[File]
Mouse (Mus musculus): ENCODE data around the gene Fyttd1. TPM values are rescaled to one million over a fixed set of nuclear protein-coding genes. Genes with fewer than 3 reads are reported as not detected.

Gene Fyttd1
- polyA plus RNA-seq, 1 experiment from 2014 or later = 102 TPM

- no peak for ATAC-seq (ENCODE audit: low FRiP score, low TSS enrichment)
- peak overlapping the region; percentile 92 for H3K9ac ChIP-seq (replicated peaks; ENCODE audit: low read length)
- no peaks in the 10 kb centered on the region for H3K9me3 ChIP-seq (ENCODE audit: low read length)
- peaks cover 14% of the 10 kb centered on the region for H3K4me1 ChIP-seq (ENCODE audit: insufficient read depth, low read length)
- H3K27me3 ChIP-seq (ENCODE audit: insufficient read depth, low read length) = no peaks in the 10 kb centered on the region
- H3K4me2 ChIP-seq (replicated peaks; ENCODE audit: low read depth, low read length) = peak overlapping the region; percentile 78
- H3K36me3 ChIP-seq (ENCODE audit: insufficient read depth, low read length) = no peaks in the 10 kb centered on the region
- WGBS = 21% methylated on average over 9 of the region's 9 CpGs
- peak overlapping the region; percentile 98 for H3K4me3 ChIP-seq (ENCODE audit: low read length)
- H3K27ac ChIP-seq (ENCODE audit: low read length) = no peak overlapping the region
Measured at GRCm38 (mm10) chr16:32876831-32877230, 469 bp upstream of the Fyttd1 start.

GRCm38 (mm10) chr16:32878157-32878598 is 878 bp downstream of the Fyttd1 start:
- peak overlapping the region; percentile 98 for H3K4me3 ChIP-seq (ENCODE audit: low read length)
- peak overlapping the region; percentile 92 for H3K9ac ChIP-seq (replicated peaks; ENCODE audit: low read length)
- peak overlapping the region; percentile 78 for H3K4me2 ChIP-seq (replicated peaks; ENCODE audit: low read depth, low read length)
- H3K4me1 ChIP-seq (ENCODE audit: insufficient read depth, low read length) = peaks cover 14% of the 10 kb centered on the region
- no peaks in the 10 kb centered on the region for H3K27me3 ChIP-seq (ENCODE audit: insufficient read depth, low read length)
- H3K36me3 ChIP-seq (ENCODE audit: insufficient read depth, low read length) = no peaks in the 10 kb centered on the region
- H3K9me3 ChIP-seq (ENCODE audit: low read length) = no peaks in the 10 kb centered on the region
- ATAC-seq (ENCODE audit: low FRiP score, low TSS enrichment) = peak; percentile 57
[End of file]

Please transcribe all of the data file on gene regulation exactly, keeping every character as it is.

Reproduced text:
Mouse (Mus musculus): ENCODE data around the gene Fyttd1. TPM values are rescaled to one million over a fixed set of nuclear protein-coding genes. Genes with fewer than 3 reads are reported as not detected.

Gene Fyttd1
- polyA plus RNA-seq, 1 experiment from 2014 or later = 102 TPM

- no peak for ATAC-seq (ENCODE audit: low FRiP score, low TSS enrichment)
- peak overlapping the region; percentile 92 for H3K9ac ChIP-seq (replicated peaks; ENCODE audit: low read length)
- no peaks in the 10 kb centered on the region for H3K9me3 ChIP-seq (ENCODE audit: low read length)
- peaks cover 14% of the 10 kb centered on the region for H3K4me1 ChIP-seq (ENCODE audit: insufficient read depth, low read length)
- H3K27me3 ChIP-seq (ENCODE audit: insufficient read depth, low read length) = no peaks in the 10 kb centered on the region
- H3K4me2 ChIP-seq (replicated peaks; ENCODE audit: low read depth, low read length) = peak overlapping the region; percentile 78
- H3K36me3 ChIP-seq (ENCODE audit: insufficient read depth, low read length) = no peaks in the 10 kb centered on the region
- WGBS = 21% methylated on average over 9 of the region's 9 CpGs
- peak overlapping the region; percentile 98 for H3K4me3 ChIP-seq (ENCODE audit: low read length)
- H3K27ac ChIP-seq (ENCODE audit: low read length) = no peak overlapping the region
Measured at GRCm38 (mm10) chr16:32876831-32877230, 469 bp upstream of the Fyttd1 start.

GRCm38 (mm10) chr16:32878157-32878598 is 878 bp downstream of the Fyttd1 start:
- peak overlapping the region; percentile 98 for H3K4me3 ChIP-seq (ENCODE audit: low read length)
- peak overlapping the region; percentile 92 for H3K9ac ChIP-seq (replicated peaks; ENCODE audit: low read length)
- peak overlapping the region; percentile 78 for H3K4me2 ChIP-seq (replicated peaks; ENCODE audit: low read depth, low read length)
- H3K4me1 ChIP-seq (ENCODE audit: insufficient read depth, low read length) = peaks cover 14% of the 10 kb centered on the region
- no peaks in the 10 kb centered on the region for H3K27me3 ChIP-seq (ENCODE audit: insufficient read depth, low read length)
- H3K36me3 ChIP-seq (ENCODE audit: insufficient read depth, low read length) = no peaks in the 10 kb centered on the region
- H3K9me3 ChIP-seq (ENCODE audit: low read length) = no peaks in the 10 kb centered on the region
- ATAC-seq (ENCODE audit: low FRiP score, low TSS enrichment) = peak; percentile 57